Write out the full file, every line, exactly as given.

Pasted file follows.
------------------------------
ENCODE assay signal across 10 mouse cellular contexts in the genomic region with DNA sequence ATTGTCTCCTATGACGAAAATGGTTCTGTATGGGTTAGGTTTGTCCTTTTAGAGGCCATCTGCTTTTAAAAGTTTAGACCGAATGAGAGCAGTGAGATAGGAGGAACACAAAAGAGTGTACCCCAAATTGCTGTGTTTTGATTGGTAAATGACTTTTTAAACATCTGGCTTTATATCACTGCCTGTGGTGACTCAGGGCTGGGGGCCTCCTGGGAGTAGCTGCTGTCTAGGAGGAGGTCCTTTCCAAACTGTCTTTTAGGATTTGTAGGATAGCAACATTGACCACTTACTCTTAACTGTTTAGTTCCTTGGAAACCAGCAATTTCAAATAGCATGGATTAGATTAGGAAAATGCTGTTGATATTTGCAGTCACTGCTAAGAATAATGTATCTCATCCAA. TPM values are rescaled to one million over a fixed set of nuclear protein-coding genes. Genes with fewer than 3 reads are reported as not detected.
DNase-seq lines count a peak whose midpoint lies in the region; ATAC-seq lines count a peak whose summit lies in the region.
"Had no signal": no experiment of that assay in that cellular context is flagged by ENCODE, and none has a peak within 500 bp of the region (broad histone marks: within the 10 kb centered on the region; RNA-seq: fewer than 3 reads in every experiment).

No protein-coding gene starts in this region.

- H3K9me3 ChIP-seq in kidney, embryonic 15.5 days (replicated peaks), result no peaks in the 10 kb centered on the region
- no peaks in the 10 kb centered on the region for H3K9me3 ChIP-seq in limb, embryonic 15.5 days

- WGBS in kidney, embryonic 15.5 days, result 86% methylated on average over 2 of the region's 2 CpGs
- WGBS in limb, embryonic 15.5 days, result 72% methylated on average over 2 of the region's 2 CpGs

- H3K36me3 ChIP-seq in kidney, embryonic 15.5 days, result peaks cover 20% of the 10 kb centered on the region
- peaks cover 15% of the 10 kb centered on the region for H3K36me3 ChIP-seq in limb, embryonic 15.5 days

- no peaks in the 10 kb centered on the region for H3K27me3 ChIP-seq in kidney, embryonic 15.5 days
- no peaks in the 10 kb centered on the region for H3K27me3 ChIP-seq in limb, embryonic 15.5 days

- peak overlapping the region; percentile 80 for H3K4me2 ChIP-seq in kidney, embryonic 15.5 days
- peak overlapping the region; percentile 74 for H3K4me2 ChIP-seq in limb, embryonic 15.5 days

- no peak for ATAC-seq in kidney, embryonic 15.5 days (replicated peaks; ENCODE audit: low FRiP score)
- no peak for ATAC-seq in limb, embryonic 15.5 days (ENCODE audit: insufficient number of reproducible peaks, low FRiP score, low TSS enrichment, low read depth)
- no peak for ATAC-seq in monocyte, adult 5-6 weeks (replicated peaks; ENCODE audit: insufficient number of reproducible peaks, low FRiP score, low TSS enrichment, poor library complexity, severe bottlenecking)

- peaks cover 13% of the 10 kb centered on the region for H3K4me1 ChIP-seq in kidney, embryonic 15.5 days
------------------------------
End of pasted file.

ENCODE assay signal across 10 mouse cellular contexts in the genomic region with DNA sequence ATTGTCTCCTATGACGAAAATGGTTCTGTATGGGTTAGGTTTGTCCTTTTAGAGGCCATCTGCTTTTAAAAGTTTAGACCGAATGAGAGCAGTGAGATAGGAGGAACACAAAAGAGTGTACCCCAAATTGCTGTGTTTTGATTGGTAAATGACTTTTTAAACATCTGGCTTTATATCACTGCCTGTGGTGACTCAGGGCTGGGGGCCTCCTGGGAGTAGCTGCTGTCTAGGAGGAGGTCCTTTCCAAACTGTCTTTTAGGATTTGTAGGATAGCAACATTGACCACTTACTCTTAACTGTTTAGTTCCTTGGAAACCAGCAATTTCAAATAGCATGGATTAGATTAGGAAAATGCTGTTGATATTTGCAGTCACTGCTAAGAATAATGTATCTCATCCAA. TPM values are rescaled to one million over a fixed set of nuclear protein-coding genes. Genes with fewer than 3 reads are reported as not detected.
DNase-seq lines count a peak whose midpoint lies in the region; ATAC-seq lines count a peak whose summit lies in the region.
"Had no signal": no experiment of that assay in that cellular context is flagged by ENCODE, and none has a peak within 500 bp of the region (broad histone marks: within the 10 kb centered on the region; RNA-seq: fewer than 3 reads in every experiment).

No protein-coding gene starts in this region.

- H3K9me3 ChIP-seq in kidney, embryonic 15.5 days (replicated peaks), result no peaks in the 10 kb centered on the region
- no peaks in the 10 kb centered on the region for H3K9me3 ChIP-seq in limb, embryonic 15.5 days

- WGBS in kidney, embryonic 15.5 days, result 86% methylated on average over 2 of the region's 2 CpGs
- WGBS in limb, embryonic 15.5 days, result 72% methylated on average over 2 of the region's 2 CpGs

- H3K36me3 ChIP-seq in kidney, embryonic 15.5 days, result peaks cover 20% of the 10 kb centered on the region
- peaks cover 15% of the 10 kb centered on the region for H3K36me3 ChIP-seq in limb, embryonic 15.5 days

- no peaks in the 10 kb centered on the region for H3K27me3 ChIP-seq in kidney, embryonic 15.5 days
- no peaks in the 10 kb centered on the region for H3K27me3 ChIP-seq in limb, embryonic 15.5 days

- peak overlapping the region; percentile 80 for H3K4me2 ChIP-seq in kidney, embryonic 15.5 days
- peak overlapping the region; percentile 74 for H3K4me2 ChIP-seq in limb, embryonic 15.5 days

- no peak for ATAC-seq in kidney, embryonic 15.5 days (replicated peaks; ENCODE audit: low FRiP score)
- no peak for ATAC-seq in limb, embryonic 15.5 days (ENCODE audit: insufficient number of reproducible peaks, low FRiP score, low TSS enrichment, low read depth)
- no peak for ATAC-seq in monocyte, adult 5-6 weeks (replicated peaks; ENCODE audit: insufficient number of reproducible peaks, low FRiP score, low TSS enrichment, poor library complexity, severe bottlenecking)

- peaks cover 13% of the 10 kb centered on the region for H3K4me1 ChIP-seq in kidney, embryonic 15.5 days